Following the Detroit Region Aerotropolis Initiative
Written by Michael Raley
Friday, 11 December 2009 09:29
In early November, legislation regarding the Detroit Region Aerotropolis initiative was referred for a second reading as a portion of the Next Michigan Act. Though the legislature adjourns sin die this month, the initiative will likely be an interesting item to follow when the state House of Representatives reconvenes.
In early 2006, Wayne County, Washtenaw County, the Wayne County Airport authority, and several Southeast Michigan cities and townships agreed to collectively pursue the development of an airport city-an aerotropolis comprised of 60,000 acres around the Detroit Metro and Willow Run airports. This initiative would essentially attempt to create a new core community by attracting the construction of business parks, industrial parks, logistics parks, IT complexes, wholesale merchandise stores, and other businesses that might be attracted by the notion of easy access to large-capacity air shipment and travel.
The new community would require new infrastructure, namely in the form of new transportation. According to the initiative's website, mass transit would play a significant role in the development of this community. The first course of action in this regard would likely have to do with the proposed Detroit-Ann Arbor commuter rail, which just gained $7.5 million in federal funds for a study to be conducted on the project.
A promotional video also says that execution of this initiative could bring 64,000 jobs to the area, $3.8 billion in annual wages, and $10 billion in economic activity per year. $171 million in tax revenue would also be produced.
The package of bills recently read by the House Transportation Committee would create tax incentives and an expedited zoning process for the community, whose area would be zoned as one of several "Next Michigan" districts in the state. Within a given district are "Next Michigan Renaissance Zones". Both state-level zoning measures require the consent of the municipalities within which the territory lies.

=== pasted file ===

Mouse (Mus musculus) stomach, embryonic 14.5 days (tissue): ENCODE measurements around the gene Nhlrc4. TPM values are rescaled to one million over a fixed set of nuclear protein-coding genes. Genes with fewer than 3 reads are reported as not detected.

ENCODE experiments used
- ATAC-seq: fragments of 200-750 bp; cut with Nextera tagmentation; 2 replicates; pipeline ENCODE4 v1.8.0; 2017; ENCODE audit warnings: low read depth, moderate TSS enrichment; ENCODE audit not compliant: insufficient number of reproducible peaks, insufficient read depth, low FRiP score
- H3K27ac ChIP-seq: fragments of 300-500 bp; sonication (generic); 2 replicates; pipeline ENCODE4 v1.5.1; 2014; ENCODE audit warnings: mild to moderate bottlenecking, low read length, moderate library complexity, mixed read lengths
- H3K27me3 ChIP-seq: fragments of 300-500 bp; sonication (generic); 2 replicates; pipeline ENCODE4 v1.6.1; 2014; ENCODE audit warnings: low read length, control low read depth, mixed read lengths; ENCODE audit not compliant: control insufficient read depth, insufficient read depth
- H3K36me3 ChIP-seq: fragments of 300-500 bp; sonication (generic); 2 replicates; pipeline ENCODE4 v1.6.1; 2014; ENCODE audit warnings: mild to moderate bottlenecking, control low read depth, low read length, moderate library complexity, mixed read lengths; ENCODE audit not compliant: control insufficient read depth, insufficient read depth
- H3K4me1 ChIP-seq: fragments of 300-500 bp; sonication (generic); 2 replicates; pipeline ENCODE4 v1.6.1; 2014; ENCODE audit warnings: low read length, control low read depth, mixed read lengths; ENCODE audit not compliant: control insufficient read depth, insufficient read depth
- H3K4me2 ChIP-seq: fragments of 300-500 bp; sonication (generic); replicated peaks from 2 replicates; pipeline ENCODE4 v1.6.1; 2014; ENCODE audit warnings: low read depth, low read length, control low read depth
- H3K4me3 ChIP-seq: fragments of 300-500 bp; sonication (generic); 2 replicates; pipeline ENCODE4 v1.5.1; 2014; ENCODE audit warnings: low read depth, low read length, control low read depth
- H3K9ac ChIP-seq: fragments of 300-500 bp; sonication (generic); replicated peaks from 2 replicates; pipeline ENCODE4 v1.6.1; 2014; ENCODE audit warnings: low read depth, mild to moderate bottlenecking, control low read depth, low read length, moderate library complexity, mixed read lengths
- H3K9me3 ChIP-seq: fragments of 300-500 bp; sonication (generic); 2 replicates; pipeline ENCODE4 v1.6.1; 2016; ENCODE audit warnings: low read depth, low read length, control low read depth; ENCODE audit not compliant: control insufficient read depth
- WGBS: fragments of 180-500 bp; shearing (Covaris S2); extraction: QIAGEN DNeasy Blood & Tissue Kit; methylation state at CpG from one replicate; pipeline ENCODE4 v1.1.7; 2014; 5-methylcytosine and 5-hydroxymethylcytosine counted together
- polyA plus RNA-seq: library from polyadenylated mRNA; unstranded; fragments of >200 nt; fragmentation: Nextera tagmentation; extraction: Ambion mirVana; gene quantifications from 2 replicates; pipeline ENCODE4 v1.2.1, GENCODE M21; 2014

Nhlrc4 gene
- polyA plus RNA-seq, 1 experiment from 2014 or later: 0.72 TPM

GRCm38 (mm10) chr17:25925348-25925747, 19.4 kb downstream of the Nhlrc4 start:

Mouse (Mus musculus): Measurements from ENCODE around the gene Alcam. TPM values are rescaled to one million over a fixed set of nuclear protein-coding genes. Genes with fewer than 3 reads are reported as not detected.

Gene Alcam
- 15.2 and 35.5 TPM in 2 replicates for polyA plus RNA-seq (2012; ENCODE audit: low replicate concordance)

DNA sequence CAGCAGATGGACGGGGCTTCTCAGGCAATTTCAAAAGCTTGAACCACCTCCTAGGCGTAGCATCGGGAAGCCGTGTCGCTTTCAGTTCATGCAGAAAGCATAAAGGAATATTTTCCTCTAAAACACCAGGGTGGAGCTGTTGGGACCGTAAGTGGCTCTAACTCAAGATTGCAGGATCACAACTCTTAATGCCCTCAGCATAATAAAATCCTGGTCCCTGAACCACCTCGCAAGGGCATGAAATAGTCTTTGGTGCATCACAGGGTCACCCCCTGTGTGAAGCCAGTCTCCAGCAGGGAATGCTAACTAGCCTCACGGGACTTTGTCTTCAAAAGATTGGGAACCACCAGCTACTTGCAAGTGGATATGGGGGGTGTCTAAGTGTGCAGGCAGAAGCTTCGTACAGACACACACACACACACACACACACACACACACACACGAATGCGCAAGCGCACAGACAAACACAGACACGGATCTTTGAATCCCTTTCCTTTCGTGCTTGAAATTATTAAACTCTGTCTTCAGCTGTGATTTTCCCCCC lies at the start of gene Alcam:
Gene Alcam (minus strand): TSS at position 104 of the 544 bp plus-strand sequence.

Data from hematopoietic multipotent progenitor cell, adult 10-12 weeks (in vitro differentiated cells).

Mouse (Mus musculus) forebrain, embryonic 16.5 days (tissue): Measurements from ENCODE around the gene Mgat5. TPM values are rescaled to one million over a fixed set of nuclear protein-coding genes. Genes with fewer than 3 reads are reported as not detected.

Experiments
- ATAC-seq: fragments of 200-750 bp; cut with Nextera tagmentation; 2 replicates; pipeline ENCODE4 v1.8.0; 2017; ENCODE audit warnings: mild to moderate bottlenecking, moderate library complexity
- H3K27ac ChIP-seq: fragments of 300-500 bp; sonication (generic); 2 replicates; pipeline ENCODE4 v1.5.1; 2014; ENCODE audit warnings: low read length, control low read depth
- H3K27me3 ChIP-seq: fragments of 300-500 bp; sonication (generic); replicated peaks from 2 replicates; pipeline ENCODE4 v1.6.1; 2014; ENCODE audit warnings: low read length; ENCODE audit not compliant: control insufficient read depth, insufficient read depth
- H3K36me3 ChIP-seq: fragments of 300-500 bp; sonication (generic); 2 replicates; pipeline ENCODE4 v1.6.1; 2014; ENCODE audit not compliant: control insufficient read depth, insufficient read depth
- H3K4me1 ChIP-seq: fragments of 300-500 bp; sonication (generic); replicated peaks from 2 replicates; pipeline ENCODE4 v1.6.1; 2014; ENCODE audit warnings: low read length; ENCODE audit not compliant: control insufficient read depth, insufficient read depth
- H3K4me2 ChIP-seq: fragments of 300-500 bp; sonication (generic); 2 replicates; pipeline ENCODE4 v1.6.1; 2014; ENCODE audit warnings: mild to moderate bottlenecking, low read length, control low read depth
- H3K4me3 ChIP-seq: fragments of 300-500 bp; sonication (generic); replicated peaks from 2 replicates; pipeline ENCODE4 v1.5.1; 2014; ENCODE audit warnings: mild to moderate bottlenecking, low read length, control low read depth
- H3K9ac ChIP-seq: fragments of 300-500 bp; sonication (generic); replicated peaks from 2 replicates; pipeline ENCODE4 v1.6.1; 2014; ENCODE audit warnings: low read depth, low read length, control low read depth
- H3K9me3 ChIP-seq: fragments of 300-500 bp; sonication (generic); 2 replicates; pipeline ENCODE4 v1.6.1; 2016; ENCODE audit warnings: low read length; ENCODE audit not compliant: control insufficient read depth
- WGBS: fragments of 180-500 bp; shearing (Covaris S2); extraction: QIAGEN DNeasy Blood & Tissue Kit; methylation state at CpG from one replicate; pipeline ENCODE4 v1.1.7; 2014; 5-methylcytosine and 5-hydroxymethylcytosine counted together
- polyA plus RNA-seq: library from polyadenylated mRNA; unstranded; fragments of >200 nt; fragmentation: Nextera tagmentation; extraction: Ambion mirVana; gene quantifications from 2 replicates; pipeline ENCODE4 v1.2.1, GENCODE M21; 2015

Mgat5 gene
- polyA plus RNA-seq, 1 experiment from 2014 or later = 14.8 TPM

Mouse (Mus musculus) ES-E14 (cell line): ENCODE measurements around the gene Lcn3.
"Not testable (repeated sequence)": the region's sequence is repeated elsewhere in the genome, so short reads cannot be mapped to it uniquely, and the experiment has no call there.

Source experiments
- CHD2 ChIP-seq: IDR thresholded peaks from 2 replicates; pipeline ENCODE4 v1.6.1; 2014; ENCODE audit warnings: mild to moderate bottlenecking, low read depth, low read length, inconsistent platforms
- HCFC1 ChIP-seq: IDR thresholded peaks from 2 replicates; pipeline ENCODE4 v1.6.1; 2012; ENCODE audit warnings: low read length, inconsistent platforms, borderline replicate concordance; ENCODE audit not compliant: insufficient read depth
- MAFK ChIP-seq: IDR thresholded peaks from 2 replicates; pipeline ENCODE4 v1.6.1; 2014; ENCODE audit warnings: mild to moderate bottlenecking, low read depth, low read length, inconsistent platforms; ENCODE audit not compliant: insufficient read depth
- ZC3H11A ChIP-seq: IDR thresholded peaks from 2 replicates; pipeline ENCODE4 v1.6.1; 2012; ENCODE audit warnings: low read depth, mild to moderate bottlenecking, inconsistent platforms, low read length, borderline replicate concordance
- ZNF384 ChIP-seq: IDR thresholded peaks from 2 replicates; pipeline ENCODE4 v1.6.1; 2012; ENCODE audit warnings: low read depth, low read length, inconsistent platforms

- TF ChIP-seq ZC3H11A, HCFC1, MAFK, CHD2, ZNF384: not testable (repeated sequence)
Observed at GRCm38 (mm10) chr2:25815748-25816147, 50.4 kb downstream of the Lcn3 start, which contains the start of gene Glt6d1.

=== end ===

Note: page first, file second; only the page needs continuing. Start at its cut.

Shortly after the Transportation Committee acted upon the legislation, the Michigan Municipal League released a statement indicating that while it supports the measures, much work remains to be done on the bills, namely to ensure that core cities have a greater say in the process and are able to benefit more directly from it.
Detroit Mayor Dave Bing has expressed his opposition to the project as it currently stands, stating that it is unfair to the state's core cities. He has said that he would find legislation that created administrative jobs in Detroit more agreeable.
State Representative Roy Schmidt (D-Grand Rapids), a member of the Transportation Committee, has also expressed concerns about the legislation's impact on core cities. The Representative has told MPN that he would like to see tougher qualifications for rezoning, as well as a mandatory allocation of jobs to core cities for businesses occupying the newly created zones.
MPN will continue to follow this legislation as it makes its way through the legislature.
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The thoughts, opinions, and positions represented herein are solely those of the participating students and in no way represent an official position or policy recommendation of Michigan State University.